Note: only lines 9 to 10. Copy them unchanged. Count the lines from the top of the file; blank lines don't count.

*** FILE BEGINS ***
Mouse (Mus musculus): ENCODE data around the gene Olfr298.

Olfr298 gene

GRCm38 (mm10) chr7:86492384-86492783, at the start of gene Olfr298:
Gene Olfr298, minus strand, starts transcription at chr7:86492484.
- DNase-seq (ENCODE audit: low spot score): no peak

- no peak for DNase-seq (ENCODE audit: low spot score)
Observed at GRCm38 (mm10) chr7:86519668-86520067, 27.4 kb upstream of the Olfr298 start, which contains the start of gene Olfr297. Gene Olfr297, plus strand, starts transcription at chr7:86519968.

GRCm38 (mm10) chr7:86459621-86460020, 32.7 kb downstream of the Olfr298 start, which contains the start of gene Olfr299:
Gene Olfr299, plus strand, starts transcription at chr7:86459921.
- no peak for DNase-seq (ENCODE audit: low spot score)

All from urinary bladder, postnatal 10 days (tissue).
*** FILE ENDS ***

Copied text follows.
Gene Olfr299, plus strand, starts transcription at chr7:86459921.
- no peak for DNase-seq (ENCODE audit: low spot score)